Paired t-test (2-tails) was used to evaluate the difference of ROR1/2 expression between the matched normal and tumour tissue. Chi-square or Fisher’s exact test was used to analyse the association between ROR1 and ROR2 staining intensity and clinicopathological parameters including FIGO stage, grade, and subtypes. Spearman rank correlation coefficients (Spearman's rho) were calculated to show the direction of the relationship between two measures.

There were 30 patients from the clinical cohort (n = 360) who had specified non-EC related death or missing time-to-event data, which resulted in 330 cases (complete cohort) in the following survival analysis. The filtering process of the sample size is shown in Supplementary Fig. S5.

Kaplan Meier curves were produced for 5-year progression free survival (PFS) and overall survival (OS) with ROR1/2 intensity. The expression level of ROR1 and ROR2 were aggregated to low/moderate (score 0, 1, 2) and high (score 3), or low (score 0, 1) and moderate/high (score 2, 3). PFS was defined as the time (days) from diagnosis to recurrence or death. OS was defined from the diagnostic date to death.

Cox multivariate regression was also applied to analyse the impact of selected covariates (age, BMI, FIGO stage, tumour grade and histologic subtypes) on the PFS and OS. FIGO stage III and IV were aggregated together in the analysis. All subtypes were grouped into endometrioid and non-endometrioid groups. The log-rank test was used to evaluate the association between the covariates and PFS or OS.

All the analyses were performed by a trained biostatistician (BD) using SAS software, Version 9.4 of the SAS System for Unix. Copyright © 2016 SAS Institute Inc. Figures were provided in R (v3.6)51.

Cell culture

EC cell lines MFE-296 (endometrioid) and KLE (serous) were a gift from Dr Frances Byrne and Associate Professor Kyle Hoehn (UNSW, Australia). KLE was maintained in DMEM/F12 medium and MFE-296 was cultured in MEM medium, both containing 10% foetal bovine serum (FBS), 1% GlutaMAX and 1% penicillin/streptomycin. Cells were grown in 5% CO2 at 37 °C and underwent mycoplasma testing once a month. All cells were shown to be free of contamination and were confirmed via cell line identification service at the Garvan Institute.

Transfection treatment

For both KLE and MFE-296, four types of co-transfection were conducted using Lipofectamine2000 (Invitrogen, USA) according to the manufacturer’s protocol. For KLE (high ROR1, low ROR2), ROR1 silencing, ROR2 overexpression, ROR1 silencing in conjunction with ROR2 overexpression and negative control were performed. In contrast, ROR2 silencing, ROR1 overexpression, ROR2 silencing in conjunction with ROR1 overexpression and negative control were prepared for MFE-296 (high ROR2, low ROR1). We plated 5 × 105 KLE or MFE-296 cells on 6-well plates and serum starved overnight before each treatment. ROR1 or ROR2 silencing was achieved via co-transfection with 90 pmol ROR1 siRNA (#s9755, Ambion, USA) or ROR2 siRNA (#s9759, Ambion, USA) as well as empty plasmid. ROR1 pCMV3 plasmid (#HG13968-NH, Sino Biological, China) or ROR2 pFLAG plasmid (previously used in49) and non-targeting siRNA (#4390844, Ambion, USA) were co-transfected for ROR1 or ROR2 overexpression. All the aforementioned conditions were compared to the negative control which was prepared by transfecting both non-targeting siRNA and empty plasmid.

qRT-PCR

Total RNA was extracted and real-time RTPCR was performed as previously described31. The expression level of ROR1, ROR2 was analysed. For each gene, non-reverse transcribed RNA samples were included as a negative control. The relative expression level of each gene was calculated using 2–∆∆Ct method and normalised against the mean of three house-keeping genes (HSPCB, SDHA, RPL13A)52. Primer sequences were provided in26.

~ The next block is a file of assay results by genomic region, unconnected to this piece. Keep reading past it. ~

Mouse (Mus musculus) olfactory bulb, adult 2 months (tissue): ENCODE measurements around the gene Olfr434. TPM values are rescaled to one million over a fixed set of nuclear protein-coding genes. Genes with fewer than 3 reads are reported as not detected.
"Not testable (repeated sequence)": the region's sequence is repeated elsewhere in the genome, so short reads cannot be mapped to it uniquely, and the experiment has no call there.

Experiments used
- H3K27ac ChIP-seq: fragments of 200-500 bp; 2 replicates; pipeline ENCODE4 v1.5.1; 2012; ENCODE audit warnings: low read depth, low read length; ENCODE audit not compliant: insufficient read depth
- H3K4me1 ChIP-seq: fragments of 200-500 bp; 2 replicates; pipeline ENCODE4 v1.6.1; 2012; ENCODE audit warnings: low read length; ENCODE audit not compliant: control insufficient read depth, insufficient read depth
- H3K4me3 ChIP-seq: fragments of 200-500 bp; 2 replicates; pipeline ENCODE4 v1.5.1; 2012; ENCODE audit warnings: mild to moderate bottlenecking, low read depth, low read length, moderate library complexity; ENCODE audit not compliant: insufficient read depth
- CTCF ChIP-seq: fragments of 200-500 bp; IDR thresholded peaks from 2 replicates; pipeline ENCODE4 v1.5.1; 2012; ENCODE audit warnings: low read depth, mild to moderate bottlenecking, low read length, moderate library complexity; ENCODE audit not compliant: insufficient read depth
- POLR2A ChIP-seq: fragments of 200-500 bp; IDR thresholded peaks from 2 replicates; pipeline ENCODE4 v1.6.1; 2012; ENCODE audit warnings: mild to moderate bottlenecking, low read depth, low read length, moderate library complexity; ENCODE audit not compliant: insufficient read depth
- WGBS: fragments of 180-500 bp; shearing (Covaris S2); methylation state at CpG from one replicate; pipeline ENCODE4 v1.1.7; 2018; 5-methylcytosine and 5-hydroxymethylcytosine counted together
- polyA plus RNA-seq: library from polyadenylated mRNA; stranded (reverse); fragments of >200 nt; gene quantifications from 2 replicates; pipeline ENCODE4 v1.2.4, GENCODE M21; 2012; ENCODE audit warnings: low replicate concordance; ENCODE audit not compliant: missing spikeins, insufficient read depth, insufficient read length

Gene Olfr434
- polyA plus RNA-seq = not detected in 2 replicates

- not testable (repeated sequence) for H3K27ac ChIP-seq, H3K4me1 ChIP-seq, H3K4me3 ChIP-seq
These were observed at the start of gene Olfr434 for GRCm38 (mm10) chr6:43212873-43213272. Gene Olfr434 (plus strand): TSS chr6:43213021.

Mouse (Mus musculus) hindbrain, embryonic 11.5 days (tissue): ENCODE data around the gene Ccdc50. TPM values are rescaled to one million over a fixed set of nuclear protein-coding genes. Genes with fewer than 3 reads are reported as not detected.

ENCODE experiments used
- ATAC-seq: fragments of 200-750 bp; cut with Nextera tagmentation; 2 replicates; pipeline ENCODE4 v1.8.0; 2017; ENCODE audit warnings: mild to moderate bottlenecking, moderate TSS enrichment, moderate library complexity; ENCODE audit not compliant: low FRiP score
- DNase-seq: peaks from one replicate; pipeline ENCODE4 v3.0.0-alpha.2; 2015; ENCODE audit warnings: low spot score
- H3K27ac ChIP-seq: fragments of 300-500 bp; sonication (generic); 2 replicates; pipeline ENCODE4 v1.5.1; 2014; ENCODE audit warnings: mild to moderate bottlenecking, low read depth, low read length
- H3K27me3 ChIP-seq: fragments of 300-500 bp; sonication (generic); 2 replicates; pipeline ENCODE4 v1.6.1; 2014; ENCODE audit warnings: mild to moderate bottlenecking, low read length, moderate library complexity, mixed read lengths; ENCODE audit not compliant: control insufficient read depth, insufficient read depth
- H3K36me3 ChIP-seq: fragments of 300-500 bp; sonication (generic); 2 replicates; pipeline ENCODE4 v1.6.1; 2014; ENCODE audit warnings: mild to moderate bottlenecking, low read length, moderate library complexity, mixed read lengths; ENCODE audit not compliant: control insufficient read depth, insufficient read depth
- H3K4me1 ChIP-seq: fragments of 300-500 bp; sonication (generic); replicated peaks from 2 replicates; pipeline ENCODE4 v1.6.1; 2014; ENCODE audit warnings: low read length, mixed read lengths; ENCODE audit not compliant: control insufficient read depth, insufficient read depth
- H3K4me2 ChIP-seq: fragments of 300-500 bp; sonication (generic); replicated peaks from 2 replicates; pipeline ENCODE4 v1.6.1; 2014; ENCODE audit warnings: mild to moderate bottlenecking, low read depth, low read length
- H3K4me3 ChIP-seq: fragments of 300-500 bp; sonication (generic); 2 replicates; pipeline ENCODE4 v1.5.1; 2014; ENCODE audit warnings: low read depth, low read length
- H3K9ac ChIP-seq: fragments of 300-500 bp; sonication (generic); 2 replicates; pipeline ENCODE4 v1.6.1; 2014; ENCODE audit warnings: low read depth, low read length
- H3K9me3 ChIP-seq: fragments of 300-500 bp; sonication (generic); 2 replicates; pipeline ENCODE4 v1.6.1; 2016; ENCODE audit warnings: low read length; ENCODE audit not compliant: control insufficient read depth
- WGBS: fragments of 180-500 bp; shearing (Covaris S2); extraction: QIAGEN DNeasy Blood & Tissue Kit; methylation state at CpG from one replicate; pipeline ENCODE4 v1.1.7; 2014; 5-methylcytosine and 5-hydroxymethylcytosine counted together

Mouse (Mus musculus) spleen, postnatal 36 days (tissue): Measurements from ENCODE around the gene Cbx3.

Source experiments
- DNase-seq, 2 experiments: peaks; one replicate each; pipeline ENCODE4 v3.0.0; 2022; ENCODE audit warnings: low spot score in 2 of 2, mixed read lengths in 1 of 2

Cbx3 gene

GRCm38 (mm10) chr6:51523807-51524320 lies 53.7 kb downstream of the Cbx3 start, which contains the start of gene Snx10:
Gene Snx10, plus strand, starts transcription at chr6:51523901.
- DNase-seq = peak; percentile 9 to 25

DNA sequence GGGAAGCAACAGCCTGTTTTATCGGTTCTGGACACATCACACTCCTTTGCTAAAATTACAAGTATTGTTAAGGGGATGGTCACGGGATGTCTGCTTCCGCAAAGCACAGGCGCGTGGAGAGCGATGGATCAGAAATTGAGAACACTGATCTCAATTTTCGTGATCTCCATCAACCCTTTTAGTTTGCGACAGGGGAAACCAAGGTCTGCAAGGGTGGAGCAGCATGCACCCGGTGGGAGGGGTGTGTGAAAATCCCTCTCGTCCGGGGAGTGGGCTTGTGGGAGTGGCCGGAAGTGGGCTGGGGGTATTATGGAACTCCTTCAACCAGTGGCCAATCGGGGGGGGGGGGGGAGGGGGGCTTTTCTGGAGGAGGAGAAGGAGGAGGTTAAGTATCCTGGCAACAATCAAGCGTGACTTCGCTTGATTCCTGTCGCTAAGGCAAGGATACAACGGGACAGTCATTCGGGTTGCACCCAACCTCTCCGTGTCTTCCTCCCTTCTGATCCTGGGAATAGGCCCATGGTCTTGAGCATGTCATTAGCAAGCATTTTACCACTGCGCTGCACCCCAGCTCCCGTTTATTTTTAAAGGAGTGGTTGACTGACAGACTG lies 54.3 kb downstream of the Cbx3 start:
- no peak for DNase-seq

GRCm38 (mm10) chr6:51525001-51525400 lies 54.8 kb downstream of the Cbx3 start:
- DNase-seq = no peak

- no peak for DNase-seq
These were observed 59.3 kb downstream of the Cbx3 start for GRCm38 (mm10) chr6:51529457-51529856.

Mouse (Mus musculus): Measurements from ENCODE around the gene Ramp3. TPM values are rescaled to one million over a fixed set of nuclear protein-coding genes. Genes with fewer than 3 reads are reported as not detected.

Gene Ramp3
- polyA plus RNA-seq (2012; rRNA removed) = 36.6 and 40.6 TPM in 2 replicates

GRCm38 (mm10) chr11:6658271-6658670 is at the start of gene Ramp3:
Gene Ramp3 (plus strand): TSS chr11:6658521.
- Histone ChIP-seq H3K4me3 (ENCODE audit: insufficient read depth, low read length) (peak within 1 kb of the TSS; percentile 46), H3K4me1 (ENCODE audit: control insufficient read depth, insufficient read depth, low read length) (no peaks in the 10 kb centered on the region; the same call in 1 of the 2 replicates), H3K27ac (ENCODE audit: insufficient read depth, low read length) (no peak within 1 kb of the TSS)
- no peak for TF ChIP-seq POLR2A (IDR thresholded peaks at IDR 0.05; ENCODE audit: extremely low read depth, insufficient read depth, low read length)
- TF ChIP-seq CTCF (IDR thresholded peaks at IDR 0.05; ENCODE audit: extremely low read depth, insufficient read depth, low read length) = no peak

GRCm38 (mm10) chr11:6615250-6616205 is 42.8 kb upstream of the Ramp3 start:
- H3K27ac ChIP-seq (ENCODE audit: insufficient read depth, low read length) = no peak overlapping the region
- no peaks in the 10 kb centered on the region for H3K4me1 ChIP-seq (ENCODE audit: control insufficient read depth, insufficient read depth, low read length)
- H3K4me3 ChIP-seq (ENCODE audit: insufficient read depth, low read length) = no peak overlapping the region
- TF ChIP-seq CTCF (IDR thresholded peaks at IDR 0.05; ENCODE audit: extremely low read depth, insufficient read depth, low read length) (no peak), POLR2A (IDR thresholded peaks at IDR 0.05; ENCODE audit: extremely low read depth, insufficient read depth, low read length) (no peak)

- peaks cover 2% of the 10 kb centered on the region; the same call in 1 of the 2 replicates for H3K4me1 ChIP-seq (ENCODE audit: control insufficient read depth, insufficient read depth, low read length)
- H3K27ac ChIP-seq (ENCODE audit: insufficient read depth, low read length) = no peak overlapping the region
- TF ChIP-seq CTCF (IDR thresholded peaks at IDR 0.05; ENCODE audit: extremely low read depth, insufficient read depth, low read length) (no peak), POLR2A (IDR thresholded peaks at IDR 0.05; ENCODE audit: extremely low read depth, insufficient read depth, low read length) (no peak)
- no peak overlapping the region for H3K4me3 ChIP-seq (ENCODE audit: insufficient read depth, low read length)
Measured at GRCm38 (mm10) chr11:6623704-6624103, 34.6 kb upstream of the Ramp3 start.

Western blot

Total protein was extracted from the cells using cell lysis buffer (Cell Signalling Technology, USA) with protease inhibitor (Sigma-Aldrich, USA). 20 µg protein samples were separated on 4–20% Mini-PROTEAN TGX precast gels (Bio-rad, Australia) and transferred onto nitrocellulose membranes. 3% non-fat milk (Coles, Australia) in 0.1% Tween in Tris buffered saline (TBST) was used as blocking buffer and antibody diluent. The membranes were blocked for 1 h at room temperature before the overnight incubation with primary antibody at 4 °C. The primary antibodies used were monoclonal rabbit anti-ROR1 (#AF2000, R&D Systems, USA), monoclonal mouse anti-ROR2 (#34045, QED Bioscience, USA) and monoclonal mouse anti-α-Tubulin (#3873, Cell Signalling, USA). After washing with TBST, the membranes were incubated with either polyclonal rabbit anti-mouse immunoglobulins/HRP (#P0260, Dako, Denmark) or polyclonal rabbit anti-goat immunoglobulins/HRP (#P0449, Dako, Denmark) at 1:5,000 dilution for 1 h at room temperature. After another set of washes, the membranes were incubated with enhanced chemiluminescence (ECL) reagent and imaged on the ImageQuant LAS4000 system (GE Healthcare Life Sciences, USA). Full-length blots with multiple exposures were provided for ROR1 in Supplementary Fig. S6. Replicate blots for ROR2 were also provided instead of full-length as the blots were cropped to perform reference (α-Tubulin).

Proliferation assay

Six hours following the transfection, the cells were plated in a 96-well plate at 4,000 cells per well and analysed with the Cell Counting Kit-8 (CCK-8, Sigma-Aldrich, USA) as per manufacturer protocol at 24 h, 48 h and 72 h after transfection.

Adhesion assay

The adhesion assay was performed as previously described31. Briefly, cells adhering to 10 μg/ml type I collagen (Sigma-Aldrich, USA), 5 μg/ml fibronectin (Millipore, USA) or 3% bovine serum albumin (BSA) in PBS after 2 h were stained with 0.1% Crystal violet (Sigma-Aldrich, USA) and lysed with 50% acetic acid. The amount of cells attached was assessed using absorbance at 595 nm.